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Piracy: Customs, Copyright Commission impound N20m Pirated Books in Tin Can

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Written by Maritime First

The Nigeria Customs Service (NCS) in collaboration with the Nigerian Copyright Commission (NCC) has intercepted 672 cartons of pirated books worth N20 million.

The Director Public Affairs, NCC Mr Vincent Oyefeso, made this known during an inspection of the intercepted pirated books at the Tin-Can Port, Apapa Lagos, on Thursday.

The intercepted pirated books include: Macmillan Champion Primary Mathematics – Books 3, 4 and 5; Beginner’s Bible Stories owned by Specialty Books, New York; New General Mathematics for Junior Secondary Students, Books 2 & 3 owned by Pearson Nigeria.

Oyefeso said the collaboration between the NCS and the commission was an indication of its zero tolerance stance against piracy and to enhance the anti-piracy intervention of the commission.

“Piracy is a very endemic crime in the country. It kills creativity, destroys the economy and it steals from the copyright owners.

“With our proactive collaboration with our stakeholders, we got intelligence of the importation of a whole container of suspected pirated books of different publishers and we alerted the NCS and were able to intercept and impound the container.

“We are here to send a clear signal to the barons of piracy in this country, both those who are importing and producing locally, that this heinous crime will no longer be tolerated by the NCC.

“The commission is going after all infringers of the Copyright Act and is committed to prosecute all suspects,” he said.

Oyefeso assured that the commission would not relent in the protection of all genres of copyright works – books, music, software, artworks, broadcast, movie, saying “the interest of copyright authors, owners and the creative industry will be protected.”

Also read: Customs seizes 5,040 cartons of red grape drink, other contraband in Imo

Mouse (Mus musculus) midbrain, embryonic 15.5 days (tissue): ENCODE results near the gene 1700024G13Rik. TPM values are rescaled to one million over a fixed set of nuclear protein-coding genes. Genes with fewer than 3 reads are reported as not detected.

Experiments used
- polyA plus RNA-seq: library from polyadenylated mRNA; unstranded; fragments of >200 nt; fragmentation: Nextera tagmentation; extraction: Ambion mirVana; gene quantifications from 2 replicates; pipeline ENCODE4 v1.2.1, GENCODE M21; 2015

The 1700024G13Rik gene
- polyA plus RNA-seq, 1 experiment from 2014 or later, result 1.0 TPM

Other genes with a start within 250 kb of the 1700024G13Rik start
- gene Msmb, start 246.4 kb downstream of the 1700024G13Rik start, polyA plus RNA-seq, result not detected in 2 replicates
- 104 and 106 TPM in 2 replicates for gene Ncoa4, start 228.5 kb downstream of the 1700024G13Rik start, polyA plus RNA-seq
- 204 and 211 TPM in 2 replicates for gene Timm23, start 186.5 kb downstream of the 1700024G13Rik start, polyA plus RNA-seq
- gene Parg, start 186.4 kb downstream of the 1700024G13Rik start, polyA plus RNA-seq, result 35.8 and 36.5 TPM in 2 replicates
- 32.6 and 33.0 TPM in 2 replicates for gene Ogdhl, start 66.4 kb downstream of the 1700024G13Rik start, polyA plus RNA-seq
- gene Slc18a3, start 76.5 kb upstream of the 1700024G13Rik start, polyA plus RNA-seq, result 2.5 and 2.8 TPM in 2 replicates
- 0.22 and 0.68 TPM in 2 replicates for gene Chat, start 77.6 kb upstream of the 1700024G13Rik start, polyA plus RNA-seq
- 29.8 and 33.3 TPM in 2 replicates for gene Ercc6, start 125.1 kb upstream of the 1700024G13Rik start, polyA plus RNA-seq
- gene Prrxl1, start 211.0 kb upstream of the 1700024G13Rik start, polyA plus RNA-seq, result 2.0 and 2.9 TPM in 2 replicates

He, therefore, called on stakeholders to provide useful and relevant intelligence that would help in the fight against piracy.

Mr Dera Nnadi, Deputy Comptroller of Customs in-charge of Enforcement at the Tin-Can Port, said the container was initially declared as Holy Bible publications, however, they discovered that they were pirated books.

According to Nnadi, who represented the Customs Area Comptroller, Mr Baba Abdullahi Musa, the owners of the container contravened the relevant Customs and Excise Management Act (SEMA), Section 161 which is untrue declaration.

“We have details of the suspect, the declarant, details of the importer country of origin and we are going to share the intelligence with the NCC to help their investigation.

“The whole essence of this exercise is to protect the original copyright owners so that we would promote intellectual rights, protect government revenue and ultimately provide security for the nation,” he said.

Nnadi advised members of the public who are in the business of importation and cargo clearing to take advantage of the training opportunities of the NCS to learn more about the rules and laws.

“Part of the ways of being strictly compliant is to seek enlightenment and knowledge.

“We encourage other would-be importers to learn from this experience because this eventually maybe money lost, if found wanting. So, we are willing to offer knowledge to our stakeholders,” he said.

Also speaking, Mr Adeleye Ojo, State Coordinator, NCC, Lagos Office, advised the public against the purchase of pirated books.

In identifying pirated books, Ojo said: “There are certain features in pirated books that actually show the book is not original.

“No genuine publisher will use low grammage of paper. More often than not, the pages and quality of pirated books are reduced.

“Most times they even use colour combinations to make it look beautiful because they want to impress unsuspecting buyers, whereas the original publishers will not use a lot colour combinations.

“These are some pointers to know a pirated book,” the NCC official said.

 

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Maritime First